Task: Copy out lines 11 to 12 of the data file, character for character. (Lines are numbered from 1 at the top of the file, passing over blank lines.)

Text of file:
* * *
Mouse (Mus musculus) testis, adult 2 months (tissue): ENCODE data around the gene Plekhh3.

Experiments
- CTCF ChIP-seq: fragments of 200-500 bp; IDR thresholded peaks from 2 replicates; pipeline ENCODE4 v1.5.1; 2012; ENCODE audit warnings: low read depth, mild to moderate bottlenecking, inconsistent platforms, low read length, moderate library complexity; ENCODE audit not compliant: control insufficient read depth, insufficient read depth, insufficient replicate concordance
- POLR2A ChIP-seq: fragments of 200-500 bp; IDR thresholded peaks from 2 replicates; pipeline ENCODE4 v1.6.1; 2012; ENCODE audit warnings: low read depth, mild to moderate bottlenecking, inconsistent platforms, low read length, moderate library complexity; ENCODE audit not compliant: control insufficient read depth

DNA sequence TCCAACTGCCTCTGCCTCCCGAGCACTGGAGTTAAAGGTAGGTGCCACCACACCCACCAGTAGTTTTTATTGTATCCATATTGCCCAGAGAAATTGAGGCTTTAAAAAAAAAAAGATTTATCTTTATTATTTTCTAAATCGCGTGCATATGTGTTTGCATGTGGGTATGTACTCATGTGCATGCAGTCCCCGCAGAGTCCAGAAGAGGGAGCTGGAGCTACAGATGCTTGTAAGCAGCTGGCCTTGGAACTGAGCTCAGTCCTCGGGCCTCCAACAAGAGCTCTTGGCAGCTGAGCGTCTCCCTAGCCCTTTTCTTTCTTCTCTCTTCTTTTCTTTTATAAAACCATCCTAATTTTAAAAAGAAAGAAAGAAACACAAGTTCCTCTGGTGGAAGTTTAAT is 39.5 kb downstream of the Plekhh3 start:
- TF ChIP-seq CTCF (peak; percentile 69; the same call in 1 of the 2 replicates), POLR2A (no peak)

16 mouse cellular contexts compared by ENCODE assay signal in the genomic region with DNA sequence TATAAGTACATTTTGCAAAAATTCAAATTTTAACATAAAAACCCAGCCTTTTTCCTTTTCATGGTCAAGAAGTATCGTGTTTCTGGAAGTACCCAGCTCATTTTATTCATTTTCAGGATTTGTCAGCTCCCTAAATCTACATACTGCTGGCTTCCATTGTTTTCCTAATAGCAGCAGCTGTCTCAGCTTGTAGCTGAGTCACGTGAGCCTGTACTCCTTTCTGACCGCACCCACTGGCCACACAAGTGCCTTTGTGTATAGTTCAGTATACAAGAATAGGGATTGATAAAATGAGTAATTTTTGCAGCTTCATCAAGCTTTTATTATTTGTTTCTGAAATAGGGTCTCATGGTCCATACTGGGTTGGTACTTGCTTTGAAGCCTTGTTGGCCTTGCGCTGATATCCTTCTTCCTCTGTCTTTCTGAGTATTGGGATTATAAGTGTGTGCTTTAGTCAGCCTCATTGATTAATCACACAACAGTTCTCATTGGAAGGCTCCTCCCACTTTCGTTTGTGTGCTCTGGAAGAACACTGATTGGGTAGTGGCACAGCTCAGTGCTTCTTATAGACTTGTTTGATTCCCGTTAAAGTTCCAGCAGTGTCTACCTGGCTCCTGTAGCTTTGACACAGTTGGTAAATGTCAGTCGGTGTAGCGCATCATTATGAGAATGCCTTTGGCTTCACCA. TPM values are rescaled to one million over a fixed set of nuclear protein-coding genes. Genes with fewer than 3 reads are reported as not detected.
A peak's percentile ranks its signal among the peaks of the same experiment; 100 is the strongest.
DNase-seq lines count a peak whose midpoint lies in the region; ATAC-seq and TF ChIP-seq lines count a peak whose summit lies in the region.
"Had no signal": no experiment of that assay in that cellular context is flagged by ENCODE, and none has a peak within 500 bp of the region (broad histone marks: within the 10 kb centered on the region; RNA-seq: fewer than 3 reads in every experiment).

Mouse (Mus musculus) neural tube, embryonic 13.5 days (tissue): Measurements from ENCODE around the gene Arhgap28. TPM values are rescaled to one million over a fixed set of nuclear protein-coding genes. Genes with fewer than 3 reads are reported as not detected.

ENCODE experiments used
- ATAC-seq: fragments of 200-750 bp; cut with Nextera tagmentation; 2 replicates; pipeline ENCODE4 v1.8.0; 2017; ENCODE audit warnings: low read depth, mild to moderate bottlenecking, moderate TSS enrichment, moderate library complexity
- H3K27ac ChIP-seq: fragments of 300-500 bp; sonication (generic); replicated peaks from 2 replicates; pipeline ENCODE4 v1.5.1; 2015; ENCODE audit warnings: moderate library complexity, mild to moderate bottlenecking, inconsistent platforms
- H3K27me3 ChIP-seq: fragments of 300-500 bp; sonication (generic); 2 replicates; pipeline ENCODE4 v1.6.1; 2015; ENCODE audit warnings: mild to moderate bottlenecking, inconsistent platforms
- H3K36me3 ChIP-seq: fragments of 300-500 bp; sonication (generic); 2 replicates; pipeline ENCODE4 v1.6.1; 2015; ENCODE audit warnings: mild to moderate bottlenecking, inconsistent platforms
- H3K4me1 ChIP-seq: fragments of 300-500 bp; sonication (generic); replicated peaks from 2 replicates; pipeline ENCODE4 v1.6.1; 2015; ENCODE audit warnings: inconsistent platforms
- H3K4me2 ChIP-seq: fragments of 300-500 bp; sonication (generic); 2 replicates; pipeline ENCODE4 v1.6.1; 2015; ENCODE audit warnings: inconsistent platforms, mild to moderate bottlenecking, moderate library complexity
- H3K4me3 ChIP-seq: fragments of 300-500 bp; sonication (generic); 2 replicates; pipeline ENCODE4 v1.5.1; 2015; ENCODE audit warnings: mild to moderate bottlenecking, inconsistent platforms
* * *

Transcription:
Mouse (Mus musculus) neural tube, embryonic 13.5 days (tissue): Measurements from ENCODE around the gene Arhgap28. TPM values are rescaled to one million over a fixed set of nuclear protein-coding genes. Genes with fewer than 3 reads are reported as not detected.

ENCODE experiments used